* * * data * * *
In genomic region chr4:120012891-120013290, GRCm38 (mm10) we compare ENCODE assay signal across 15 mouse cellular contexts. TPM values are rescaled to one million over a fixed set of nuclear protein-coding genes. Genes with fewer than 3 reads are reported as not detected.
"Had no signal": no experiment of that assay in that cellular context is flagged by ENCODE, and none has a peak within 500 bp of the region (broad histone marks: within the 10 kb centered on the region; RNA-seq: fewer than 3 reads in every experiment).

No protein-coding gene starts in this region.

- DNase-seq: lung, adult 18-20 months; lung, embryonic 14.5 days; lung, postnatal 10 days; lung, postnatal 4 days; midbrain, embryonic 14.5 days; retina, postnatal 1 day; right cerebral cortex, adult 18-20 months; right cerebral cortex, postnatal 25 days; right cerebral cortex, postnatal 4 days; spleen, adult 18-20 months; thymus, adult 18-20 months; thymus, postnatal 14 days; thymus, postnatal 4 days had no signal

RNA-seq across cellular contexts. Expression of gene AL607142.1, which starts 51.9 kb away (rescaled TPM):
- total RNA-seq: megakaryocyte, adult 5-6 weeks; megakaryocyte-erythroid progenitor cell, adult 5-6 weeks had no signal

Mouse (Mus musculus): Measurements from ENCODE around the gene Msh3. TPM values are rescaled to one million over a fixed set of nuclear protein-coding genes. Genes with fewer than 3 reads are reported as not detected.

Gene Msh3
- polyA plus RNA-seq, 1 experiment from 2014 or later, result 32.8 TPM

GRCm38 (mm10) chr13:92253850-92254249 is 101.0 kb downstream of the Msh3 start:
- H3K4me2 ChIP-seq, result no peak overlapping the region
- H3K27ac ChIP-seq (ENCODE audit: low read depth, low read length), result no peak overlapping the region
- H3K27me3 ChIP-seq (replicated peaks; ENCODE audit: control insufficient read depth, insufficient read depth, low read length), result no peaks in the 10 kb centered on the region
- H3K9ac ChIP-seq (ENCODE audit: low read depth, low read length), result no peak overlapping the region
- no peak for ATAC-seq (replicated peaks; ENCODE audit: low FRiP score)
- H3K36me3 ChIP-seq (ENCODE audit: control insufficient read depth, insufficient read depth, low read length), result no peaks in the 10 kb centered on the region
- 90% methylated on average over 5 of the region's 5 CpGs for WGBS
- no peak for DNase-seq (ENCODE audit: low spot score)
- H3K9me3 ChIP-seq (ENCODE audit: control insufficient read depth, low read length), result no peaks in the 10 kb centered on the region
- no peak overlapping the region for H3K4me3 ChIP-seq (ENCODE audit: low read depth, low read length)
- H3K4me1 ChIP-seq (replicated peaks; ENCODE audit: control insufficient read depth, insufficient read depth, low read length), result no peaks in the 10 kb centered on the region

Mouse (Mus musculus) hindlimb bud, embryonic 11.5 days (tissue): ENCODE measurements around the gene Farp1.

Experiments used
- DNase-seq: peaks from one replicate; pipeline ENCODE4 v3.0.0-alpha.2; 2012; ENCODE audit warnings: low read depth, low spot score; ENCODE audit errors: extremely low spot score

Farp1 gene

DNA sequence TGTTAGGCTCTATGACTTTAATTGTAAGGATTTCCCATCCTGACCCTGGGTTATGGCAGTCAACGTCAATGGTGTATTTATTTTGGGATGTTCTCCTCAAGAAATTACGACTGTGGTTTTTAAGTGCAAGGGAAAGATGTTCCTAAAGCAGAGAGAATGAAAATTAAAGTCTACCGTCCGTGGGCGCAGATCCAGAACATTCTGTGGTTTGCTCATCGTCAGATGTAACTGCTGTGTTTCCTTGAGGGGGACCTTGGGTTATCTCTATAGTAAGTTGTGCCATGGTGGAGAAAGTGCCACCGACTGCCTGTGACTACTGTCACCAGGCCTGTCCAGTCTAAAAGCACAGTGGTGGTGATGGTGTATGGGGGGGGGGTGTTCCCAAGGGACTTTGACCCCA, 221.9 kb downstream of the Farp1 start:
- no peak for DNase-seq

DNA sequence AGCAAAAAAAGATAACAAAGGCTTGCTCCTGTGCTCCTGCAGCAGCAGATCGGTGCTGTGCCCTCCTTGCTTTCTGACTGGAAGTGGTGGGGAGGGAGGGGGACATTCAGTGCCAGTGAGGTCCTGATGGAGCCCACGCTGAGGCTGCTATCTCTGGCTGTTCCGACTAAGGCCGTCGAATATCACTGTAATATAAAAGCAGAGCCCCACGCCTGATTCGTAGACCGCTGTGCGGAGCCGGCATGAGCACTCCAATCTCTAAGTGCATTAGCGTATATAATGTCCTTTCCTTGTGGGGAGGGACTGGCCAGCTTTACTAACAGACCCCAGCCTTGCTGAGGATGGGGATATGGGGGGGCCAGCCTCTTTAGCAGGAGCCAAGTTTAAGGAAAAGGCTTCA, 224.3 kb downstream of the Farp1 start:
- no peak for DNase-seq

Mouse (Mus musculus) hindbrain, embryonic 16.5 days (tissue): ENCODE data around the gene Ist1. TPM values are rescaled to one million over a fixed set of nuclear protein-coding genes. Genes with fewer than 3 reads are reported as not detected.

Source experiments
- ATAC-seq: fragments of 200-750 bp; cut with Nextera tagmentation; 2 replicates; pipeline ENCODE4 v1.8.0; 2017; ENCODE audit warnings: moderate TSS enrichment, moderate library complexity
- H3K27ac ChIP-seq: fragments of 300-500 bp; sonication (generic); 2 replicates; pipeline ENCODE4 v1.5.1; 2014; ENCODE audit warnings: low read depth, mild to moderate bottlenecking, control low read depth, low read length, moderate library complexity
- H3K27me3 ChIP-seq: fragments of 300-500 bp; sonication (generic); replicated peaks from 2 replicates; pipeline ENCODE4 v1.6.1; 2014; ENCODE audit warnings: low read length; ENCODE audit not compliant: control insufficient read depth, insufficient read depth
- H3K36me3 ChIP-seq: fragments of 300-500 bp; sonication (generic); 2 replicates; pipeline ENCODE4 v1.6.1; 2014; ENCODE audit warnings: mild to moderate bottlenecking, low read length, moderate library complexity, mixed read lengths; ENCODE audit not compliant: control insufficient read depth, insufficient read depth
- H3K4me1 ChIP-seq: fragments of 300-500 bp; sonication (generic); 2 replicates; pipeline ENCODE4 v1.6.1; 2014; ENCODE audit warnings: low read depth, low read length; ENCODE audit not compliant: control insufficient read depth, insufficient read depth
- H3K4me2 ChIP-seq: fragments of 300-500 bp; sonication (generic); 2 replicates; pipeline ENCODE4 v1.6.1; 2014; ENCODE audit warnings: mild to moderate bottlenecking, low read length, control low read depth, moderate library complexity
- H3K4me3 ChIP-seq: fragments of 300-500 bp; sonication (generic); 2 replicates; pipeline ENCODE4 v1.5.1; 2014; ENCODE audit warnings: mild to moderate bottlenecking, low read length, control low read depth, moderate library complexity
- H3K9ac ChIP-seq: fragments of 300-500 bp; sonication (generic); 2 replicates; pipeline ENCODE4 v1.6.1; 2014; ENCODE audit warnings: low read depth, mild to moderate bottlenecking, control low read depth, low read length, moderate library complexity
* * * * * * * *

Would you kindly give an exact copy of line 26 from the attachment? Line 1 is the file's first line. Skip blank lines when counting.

DNA sequence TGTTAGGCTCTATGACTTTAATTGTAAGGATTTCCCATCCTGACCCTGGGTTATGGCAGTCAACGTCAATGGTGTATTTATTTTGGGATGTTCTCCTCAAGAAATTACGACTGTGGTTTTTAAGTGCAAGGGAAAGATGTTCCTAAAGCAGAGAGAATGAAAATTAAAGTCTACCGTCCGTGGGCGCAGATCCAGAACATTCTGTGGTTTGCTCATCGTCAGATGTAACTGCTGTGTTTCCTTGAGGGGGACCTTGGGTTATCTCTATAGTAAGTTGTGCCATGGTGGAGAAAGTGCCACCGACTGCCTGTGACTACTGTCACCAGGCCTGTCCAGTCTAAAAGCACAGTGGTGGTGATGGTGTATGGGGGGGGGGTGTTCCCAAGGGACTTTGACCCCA, 221.9 kb downstream of the Farp1 start: